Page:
Israeli Holidays

In Israel, as in Jewish communities around the world, the Jewish holidays are a time for family and friends to gather and celebrate – how else?
With food, and lots of it.

But what makes celebrating the holidays in Israel unique, is that in Israel, holidays are national, public holidays.

Signs of the holidays abound in stores, on billboards, on tv, radio, and in strangers wishing each other “chag sameach” (happy holiday) on the streets. Even the most secular Israeli will acknowledge the holidays on some level.

Here you can learn more about Israeli holidays, and then explore the related Jewish holiday recipes.

Shabbat--Rosh Hashanah--Yom Kippur--Simhat Torah--Sukkot--Hanukkah
Tu Bishvat--Purim--Passover--Yom Haatzmaut--Lag B'omer--Shavuot

The weekly day of rest, the Jewish Sabbath is celebrated from sundown Friday through Saturday evening.

Rosh Hashanah
The Jewish New Year, also known as the Day of Judgment. Marks the beginning of the Days of Awe.

Yom Kippur
The Jewish Day of Atonement and a fast day, marks the end of the Days of Awe.

Simhat Torah
Celebrates the ending of one cycle of reading the entire Torah in synagogue, and the beginning of a new cycle.

Recalls when the People of Israel lived in fragile huts in the desert after the exodus from ancient Egypt. It is also one of the pilgrimage holidays to the Temple in Jerusalem.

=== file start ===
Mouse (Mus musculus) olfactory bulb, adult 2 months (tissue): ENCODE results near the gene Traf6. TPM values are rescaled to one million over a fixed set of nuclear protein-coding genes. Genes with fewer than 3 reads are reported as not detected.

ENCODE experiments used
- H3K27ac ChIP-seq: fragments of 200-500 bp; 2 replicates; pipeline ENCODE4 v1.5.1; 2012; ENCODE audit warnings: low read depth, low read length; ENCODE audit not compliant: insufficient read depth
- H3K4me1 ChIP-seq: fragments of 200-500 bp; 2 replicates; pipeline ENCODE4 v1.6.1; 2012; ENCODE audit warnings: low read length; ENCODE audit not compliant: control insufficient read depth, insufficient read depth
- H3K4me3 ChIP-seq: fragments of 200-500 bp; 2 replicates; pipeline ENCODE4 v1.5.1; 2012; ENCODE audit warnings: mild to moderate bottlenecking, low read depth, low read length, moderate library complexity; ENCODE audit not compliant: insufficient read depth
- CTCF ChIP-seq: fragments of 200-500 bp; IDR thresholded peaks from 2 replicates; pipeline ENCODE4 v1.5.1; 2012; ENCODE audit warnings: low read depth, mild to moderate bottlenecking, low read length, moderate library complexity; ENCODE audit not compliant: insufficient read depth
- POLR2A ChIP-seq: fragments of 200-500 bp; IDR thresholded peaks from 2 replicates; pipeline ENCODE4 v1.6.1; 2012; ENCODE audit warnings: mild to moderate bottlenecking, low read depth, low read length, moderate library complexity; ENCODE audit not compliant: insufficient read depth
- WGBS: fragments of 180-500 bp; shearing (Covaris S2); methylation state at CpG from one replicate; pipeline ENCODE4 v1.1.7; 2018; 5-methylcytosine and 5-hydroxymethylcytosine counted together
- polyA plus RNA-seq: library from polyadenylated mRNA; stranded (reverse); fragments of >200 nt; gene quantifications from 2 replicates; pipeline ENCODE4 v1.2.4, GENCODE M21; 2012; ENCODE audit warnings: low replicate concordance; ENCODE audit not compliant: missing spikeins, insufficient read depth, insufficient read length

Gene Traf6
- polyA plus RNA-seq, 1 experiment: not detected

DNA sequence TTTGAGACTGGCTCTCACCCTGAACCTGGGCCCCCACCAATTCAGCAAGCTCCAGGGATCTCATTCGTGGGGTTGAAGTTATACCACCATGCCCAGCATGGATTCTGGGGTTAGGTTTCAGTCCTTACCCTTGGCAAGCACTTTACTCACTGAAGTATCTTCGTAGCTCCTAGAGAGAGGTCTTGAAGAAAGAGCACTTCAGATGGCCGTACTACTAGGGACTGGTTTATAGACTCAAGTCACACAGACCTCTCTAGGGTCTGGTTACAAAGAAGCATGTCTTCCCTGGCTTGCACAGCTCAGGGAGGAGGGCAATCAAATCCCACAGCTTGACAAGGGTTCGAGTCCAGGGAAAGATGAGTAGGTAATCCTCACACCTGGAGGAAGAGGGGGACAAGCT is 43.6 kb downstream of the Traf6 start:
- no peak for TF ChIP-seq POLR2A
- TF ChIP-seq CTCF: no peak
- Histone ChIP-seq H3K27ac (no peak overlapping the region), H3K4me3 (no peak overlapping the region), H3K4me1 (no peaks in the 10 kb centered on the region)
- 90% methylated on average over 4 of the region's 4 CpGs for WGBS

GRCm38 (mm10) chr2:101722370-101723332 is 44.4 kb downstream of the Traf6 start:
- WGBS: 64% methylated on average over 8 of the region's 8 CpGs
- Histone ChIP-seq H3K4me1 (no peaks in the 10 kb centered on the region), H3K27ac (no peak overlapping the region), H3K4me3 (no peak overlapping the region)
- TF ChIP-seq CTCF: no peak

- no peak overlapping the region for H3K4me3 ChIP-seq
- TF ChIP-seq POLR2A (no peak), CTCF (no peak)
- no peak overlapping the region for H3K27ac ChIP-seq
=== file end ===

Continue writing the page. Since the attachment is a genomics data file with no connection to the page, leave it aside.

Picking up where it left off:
The Jewish Festival of Lights, Hanukkah celebrates the victory of the Maccabean army over the Greeks in 165 BCE and the rededication of the Temple in Jerusalem. Hanukkah Recipes

Tu Bishvat
The New Year of the Trees, symbolized by eating foods from the Land of Israel. Tu Bishvat Recipes

A boisterous and festive holiday celebrating when Queen Esther saved the Jews of Persia from destruction in 473 BCE. Purim Recipes

Commemorates the exodus of the People of Israel from ancient Egypt, highlighted by the Passover Seder meal.

Yom Haatzmaut
Celebrates the establishment of the State of Israel on May 14, 1948.

Lag B’omer
A holiday marking Jewish unity and pride that is celebrated with parades, outings and bonfires at night.

Also known as the Harvest Festival and the First Fruits Festival, Shavuot celebrates the giving of the Torah to the People of Israel at Mt. Sinai. Shavuot Recipes

Go to Holiday Recipes
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